A woman in the UK was reported to HR and told to go home after her supervisor discovered she was suffering from menstrual cramps.
We don't need to tell you that women are tough. There's a reason it's called 'man-flu' and not 'woman-flu', because we soldier on.
Women are so tough in fact, that though more than 20 per cent of us suffer from Dysmenorrhea (cramps severe enough to interfere with daily activities) most of us push through the day without ever saying a word.
Suffering from period pains in the workplace is not only painful and distracting, but it's also still a taboo topic. One of the myriads of social issues women have to navigate in the work place.
Imagine if, as you were quietly going about your work, you were reported to HR because the idea of you easing your pain to be a productive member of the workforce made one of your male colleagues uncomfortable.
We're not talking period yoga in the middle of the office here; we're talking a discrete hot water bottle.
That's what happened to this UK woman who shared her story with parenting website Mumsnet this week:
Having horrible menstrual cramps, naproxen isn’t touching it, and I remember I have a hot water bottle in my desk drawer - I used it all winter in my freezing office, and a few other people, male and female, have one as well - we have a rule against personal space heaters so it can be nice to have under your desk next to your feet.
Anyway. I fill the hot water bottle, nestle it in my lap, and I’m back to work. My sort-of-supervisor (we’ll call Guy comes over to talk to me about something, notices the hot water bottle, says “there’s no way you’re cold today, are you?” I say “um, no, just for the pain relief”. He looks confused and then literally horrified and then he walks away.
While that embarrassment for both parties could be where our story ends, it gets worse.
Less than ten minutes later, I get a Slack message from one of the HR admins (HR is based in another office a few hours away) to say “Guy says you’re not well and should go home, everything OK?”
I say “I’m fine, this is sort of weird, he just looked a bit shocked that I had a hot water bottle, I’ve got cramps, you know how it is.”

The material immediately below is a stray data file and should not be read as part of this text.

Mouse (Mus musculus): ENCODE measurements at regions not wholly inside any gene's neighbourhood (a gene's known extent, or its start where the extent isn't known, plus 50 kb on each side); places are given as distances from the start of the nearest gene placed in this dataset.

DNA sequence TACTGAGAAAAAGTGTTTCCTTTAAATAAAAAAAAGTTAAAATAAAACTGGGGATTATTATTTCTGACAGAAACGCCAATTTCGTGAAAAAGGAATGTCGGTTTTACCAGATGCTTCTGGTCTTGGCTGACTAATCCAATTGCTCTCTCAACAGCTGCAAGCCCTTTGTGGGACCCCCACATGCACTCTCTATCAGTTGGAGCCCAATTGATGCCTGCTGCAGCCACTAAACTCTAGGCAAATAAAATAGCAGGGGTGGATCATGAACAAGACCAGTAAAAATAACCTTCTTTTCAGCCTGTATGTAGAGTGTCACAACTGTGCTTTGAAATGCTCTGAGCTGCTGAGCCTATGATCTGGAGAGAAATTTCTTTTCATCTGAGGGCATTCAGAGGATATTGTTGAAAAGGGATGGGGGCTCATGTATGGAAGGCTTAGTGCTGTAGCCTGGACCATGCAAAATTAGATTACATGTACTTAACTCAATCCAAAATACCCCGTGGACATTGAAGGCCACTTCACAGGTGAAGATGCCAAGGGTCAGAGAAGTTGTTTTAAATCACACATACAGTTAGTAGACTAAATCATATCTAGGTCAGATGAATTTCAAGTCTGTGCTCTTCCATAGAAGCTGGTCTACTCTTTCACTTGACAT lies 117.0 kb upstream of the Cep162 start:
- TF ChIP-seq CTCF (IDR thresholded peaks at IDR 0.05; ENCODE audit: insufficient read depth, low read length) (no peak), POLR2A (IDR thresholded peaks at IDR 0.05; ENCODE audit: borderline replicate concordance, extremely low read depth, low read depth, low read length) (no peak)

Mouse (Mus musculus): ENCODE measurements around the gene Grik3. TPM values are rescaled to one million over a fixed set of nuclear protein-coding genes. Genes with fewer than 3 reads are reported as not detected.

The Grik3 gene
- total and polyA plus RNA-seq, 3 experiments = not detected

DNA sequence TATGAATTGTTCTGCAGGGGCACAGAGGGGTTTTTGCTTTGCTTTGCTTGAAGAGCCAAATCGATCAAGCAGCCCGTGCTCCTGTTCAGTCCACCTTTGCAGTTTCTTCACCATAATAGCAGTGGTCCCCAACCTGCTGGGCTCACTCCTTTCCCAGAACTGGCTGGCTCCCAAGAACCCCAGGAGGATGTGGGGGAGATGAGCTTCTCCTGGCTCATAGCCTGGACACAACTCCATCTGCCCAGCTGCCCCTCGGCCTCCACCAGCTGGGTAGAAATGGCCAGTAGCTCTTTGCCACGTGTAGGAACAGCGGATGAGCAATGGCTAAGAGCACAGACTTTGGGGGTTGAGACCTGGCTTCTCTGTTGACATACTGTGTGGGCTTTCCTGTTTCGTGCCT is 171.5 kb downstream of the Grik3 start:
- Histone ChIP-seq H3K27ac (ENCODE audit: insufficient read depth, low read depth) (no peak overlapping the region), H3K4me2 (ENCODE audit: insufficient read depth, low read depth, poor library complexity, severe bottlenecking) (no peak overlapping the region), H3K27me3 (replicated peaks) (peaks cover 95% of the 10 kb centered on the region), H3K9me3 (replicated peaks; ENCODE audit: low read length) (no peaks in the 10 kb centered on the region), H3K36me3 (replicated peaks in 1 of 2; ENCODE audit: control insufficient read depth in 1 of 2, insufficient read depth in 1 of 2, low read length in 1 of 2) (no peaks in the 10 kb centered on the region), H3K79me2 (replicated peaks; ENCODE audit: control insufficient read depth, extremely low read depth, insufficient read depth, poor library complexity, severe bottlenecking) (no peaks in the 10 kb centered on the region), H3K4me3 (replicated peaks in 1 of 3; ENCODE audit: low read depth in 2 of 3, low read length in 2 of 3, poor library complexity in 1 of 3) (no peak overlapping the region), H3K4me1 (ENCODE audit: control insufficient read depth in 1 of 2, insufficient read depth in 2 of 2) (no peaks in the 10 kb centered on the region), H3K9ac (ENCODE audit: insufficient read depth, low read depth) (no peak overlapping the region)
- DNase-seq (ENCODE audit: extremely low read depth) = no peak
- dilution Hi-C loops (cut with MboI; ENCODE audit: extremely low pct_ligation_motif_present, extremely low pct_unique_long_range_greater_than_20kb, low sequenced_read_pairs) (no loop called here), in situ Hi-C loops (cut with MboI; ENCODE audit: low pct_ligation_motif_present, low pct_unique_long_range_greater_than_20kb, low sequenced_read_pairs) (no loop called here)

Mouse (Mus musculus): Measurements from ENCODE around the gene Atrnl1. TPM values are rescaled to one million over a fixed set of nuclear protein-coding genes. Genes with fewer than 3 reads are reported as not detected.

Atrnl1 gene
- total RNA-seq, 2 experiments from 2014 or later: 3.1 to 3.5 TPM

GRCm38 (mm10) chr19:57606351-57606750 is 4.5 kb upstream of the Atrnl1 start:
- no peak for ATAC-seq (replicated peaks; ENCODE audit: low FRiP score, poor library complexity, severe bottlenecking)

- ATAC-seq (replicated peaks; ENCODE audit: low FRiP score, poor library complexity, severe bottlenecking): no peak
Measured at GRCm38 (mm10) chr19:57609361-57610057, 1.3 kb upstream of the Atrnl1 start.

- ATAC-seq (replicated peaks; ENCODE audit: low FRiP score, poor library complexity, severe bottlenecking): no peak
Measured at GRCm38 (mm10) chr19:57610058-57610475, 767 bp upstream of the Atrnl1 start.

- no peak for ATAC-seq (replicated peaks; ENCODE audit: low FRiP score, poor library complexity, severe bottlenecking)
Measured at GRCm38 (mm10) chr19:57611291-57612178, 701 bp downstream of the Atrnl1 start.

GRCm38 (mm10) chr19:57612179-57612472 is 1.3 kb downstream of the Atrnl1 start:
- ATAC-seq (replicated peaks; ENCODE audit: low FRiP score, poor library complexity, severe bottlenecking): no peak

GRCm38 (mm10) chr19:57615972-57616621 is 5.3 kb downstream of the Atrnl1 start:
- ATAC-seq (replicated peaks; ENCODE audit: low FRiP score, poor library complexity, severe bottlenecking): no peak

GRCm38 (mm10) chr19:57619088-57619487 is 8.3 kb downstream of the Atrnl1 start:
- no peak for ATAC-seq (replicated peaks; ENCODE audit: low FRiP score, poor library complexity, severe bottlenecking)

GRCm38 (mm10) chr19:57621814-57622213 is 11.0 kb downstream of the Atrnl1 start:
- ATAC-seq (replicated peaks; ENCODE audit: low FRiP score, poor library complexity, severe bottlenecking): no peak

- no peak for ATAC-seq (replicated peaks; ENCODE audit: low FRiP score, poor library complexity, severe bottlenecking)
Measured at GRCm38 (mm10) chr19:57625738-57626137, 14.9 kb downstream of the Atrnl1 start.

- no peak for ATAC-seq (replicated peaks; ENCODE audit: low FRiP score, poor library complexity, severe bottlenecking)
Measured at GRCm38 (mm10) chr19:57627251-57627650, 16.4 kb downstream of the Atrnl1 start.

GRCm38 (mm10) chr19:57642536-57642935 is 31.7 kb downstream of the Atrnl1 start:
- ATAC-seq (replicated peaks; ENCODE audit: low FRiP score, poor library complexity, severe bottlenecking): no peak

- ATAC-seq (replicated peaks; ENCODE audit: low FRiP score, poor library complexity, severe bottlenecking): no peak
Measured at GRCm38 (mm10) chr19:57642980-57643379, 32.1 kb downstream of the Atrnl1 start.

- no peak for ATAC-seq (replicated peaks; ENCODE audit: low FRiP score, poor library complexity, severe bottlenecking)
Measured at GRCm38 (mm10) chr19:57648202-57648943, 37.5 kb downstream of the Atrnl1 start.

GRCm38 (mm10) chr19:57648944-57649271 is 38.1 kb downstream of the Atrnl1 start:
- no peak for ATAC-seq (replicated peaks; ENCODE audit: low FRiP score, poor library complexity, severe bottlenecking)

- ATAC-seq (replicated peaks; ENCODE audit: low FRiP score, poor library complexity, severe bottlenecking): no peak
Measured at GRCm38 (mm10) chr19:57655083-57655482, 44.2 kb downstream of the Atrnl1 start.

She goes silent and then offline completely, ten more minutes later, the HR Director calls me and asks me if I can find a meeting room, which I do. She then tells me that I shouldn’t disclose my medical problems to anyone who isn’t part of HR as it can make them uncomfortable.
I’m literally shocked, I explain exactly what happened, she says “yes I understand, if you’re so unwell you need a hot water bottle you should be home, Guy is extremely uncomfortable and it’s unprofessional”. I say “this is weird, ok, anything else”? She’s quite breezy and professional - “No, that’s all, if you’re feeling better that’s great but if you need to, please do go home, OK bye!"
It's a shocking example of a common situation, one that a lot of women would find familiar.
In May of this year, The Victorian Women’s Trust (VWT) called for women to have access to paid period leave, this was following a 3-year study into what would help to remove the stigma, negativity and disconnect that still surround the narrative around menstruation and menopause.
The VWT suggest employers should allow women who suffer from serious menstrual pain (or dysmenorrhoea) to have up to 12 days a year on paid leave or the option of working from home one day a month.
Mary Crooks, VWT CEO explained that policies such as this would only serve to enhance employer-employee relationships.
“It doesn’t have to mean taking leave from work ... women could work from home or go to a different part of the office where your body could relax a bit and take your laptop with you,” Crooks explained to the Herald Sun.
“You could take a day’s paid leave if the pain was too great."
Both Italy and Japan already offer paid menstrual leave policies at work.